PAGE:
Bernice King elected SCLC president
The Rev. Bernice King embraced the legacy and leadership of her parents on Friday as she became the first woman to head the civil rights organization co-founded by her father. The youngest child of the Rev. Martin Luther King Jr. and Coretta Scott King vowed to be a bridge between the civil rights generation and the hip-hop generation as the eighth president of the Southern Christian Leadership Conference. “I stand before you as a daughter of the civil rights movement calling forth the daughters and sons of the next generation of social change,” King said Friday at Ebenezer Baptist Church, where her father preached from 1960 until his death in 1968. “I am a King, yet I am mindful that I am not the only one.” (Continue Reading…)

Blacks still drawn to Islam despite FBI raids
By now, Sekou Jackson is used to the questions: Why does he need to leave a work meeting to pray? Don’t black Muslims convert to Islam in jail? Why would you even want to be Muslim? “It’s kind of a double whammy to be African-American and Muslim,” said Jackson, who studies the Navy at the National Academy of Science in Washington. “You’re going to be judged.” Jackson’s struggle may have gotten harder when the FBI on Wednesday raided a Detroit-area warehouse used by a Muslim group. The FBI said the group’s leader preached hate against the government, trafficked in stolen goods and belonged to a radical group that wants to establish a Muslim state in America. The imam of the group’s mosque, a black American named Luqman Ameen Abdullah, was killed in a shootout with agents. (Continue Reading…)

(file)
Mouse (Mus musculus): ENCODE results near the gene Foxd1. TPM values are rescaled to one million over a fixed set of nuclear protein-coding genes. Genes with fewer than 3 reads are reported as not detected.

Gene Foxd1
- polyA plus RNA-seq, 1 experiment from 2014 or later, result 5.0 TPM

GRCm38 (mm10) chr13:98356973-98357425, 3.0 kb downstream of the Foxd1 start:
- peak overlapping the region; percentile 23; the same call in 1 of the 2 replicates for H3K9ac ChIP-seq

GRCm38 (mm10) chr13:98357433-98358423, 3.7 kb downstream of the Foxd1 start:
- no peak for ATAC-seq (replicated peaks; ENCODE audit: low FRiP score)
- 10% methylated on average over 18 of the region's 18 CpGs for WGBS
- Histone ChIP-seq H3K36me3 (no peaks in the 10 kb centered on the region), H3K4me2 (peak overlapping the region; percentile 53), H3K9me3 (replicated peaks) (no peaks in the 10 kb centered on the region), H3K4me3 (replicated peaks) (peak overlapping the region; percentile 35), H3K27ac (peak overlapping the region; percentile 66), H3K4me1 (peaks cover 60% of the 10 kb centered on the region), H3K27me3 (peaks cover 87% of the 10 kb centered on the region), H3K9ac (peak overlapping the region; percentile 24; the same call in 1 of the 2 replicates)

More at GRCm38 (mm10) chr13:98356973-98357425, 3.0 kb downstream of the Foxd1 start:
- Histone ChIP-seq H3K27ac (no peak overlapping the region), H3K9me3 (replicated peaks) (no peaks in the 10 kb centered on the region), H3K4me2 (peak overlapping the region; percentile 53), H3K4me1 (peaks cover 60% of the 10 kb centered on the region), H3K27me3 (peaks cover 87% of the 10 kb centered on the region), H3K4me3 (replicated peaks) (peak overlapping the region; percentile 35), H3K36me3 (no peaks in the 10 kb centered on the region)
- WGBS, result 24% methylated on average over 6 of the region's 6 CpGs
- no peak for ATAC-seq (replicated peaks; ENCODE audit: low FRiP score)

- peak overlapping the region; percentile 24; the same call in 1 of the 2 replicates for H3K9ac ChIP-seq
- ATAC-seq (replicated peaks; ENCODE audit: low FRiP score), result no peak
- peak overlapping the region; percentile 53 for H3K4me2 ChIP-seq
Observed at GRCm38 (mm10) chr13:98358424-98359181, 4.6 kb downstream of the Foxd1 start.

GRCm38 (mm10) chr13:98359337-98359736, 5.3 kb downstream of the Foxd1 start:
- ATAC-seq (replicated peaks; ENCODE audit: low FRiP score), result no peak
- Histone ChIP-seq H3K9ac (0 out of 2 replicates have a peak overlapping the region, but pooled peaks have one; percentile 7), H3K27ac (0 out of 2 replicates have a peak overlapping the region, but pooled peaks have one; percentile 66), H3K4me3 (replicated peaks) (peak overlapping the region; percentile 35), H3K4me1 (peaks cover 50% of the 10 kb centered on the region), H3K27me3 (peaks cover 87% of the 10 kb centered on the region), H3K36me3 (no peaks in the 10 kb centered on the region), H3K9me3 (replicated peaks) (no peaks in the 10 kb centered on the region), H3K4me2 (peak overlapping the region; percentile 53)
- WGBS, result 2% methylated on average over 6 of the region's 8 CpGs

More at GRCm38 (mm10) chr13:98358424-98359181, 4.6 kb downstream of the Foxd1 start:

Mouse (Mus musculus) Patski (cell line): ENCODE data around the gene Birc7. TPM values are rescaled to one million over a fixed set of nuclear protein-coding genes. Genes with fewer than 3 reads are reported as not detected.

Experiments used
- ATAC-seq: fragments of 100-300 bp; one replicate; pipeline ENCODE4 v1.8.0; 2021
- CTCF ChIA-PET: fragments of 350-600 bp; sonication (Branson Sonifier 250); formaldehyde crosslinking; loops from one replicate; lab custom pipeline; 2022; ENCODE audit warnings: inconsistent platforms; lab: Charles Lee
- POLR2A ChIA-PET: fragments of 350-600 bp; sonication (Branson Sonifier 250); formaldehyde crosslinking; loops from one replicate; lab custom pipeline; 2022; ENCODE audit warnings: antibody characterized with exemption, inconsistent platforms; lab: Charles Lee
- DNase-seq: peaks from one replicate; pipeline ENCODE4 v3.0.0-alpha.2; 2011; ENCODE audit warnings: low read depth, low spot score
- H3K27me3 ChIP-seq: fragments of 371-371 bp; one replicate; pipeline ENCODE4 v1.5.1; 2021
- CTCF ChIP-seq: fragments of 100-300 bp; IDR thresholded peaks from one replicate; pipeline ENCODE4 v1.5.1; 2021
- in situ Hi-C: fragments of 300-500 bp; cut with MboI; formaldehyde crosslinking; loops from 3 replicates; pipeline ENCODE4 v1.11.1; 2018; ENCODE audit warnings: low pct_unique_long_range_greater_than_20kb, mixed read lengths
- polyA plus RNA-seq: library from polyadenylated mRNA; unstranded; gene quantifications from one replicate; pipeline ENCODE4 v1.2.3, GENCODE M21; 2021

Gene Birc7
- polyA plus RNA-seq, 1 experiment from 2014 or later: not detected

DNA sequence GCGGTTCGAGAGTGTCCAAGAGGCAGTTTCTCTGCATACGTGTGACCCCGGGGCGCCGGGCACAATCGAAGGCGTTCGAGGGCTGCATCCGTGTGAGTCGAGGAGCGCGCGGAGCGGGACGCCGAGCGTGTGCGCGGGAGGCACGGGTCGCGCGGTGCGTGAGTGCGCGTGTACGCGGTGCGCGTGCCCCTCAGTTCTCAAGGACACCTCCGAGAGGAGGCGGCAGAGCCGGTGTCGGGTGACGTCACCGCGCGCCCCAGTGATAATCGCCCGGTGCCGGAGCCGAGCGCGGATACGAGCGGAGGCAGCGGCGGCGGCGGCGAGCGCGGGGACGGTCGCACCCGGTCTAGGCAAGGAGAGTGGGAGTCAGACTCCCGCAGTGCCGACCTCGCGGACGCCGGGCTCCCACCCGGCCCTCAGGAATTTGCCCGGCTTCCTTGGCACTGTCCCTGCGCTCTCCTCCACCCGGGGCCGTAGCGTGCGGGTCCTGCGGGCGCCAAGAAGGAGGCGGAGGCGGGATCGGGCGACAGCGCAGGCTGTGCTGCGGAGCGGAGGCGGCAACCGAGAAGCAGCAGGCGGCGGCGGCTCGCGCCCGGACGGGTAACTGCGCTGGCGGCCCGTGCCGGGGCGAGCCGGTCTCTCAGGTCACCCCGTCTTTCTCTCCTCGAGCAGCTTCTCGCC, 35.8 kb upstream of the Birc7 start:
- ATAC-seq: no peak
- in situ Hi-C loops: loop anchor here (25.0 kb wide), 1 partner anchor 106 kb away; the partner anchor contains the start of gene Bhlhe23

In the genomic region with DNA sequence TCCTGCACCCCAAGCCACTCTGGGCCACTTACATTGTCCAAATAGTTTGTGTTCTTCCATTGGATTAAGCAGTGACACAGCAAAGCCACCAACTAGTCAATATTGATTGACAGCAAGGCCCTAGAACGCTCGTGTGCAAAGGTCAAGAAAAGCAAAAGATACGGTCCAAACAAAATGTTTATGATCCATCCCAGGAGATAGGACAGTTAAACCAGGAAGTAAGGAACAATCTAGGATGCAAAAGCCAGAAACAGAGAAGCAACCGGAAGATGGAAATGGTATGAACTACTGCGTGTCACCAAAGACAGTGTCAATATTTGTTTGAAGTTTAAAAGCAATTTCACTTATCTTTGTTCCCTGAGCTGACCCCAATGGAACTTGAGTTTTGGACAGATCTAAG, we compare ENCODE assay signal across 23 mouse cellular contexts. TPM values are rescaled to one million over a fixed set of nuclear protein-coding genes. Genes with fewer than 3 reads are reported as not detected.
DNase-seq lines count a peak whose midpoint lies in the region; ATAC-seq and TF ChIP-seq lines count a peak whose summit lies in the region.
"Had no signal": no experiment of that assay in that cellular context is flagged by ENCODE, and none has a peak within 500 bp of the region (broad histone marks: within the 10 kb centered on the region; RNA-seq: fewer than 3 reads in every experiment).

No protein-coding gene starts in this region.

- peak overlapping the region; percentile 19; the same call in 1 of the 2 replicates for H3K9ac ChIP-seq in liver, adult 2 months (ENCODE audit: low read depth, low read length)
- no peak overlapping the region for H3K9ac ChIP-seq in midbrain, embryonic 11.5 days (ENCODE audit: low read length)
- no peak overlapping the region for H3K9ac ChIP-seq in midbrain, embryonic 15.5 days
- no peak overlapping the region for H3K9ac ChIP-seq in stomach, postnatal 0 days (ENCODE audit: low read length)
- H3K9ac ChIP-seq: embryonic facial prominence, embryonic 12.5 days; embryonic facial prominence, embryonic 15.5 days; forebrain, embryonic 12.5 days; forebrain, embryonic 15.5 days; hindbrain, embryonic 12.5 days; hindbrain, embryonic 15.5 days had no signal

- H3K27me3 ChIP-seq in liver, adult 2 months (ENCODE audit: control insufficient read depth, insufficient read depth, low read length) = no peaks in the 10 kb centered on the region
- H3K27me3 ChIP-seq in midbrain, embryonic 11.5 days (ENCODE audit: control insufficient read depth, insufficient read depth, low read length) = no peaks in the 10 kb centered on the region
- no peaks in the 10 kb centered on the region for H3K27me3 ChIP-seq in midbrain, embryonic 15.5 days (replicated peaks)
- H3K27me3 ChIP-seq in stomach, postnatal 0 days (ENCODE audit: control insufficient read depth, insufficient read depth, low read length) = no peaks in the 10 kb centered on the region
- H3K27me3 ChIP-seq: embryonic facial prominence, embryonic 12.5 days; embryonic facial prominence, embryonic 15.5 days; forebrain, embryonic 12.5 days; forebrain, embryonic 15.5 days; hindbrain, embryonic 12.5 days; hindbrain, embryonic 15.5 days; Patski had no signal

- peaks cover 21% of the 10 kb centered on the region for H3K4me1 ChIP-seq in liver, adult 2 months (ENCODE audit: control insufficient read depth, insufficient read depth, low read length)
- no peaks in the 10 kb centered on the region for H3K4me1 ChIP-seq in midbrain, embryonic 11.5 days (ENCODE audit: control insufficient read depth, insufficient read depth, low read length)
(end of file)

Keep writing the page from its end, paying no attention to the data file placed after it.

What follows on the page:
Harvard to offer class on HBO’s ‘The Wire’
Harvard students will be able to watch the “The Wire” for class credit next year. At a panel last night, stars of the HBO hit series joined Harvard professors in discussing the applications of the show—which depicts the struggles of urban life in Baltimore—in understanding and combating real urban social issues. “‘The Wire’ has done more to enhance our understanding of the systemic urban inequality that constrains the lives of the poor than any published study” Sociology Professor William J. Wilson said. (Continue Reading…)

Ex-tobacco insider says companies target Blacks
A former tobacco industry executive said Friday in Charleston that cigarette companies have targeted black people in America. LaTanisha Wright began working for the Brown & Williamson Tobacco Corp., based in Louisville, Ky., in 2001. She resigned after the company merged with R.J. Reynolds Tobacco in July 2004 to form Reynolds American. “My goal is to educate people in churches, schools and community centers, as well as public health officials,” Wright said. She said her experience in the tobacco industry makes her better able to help people now. (Continue Reading…)

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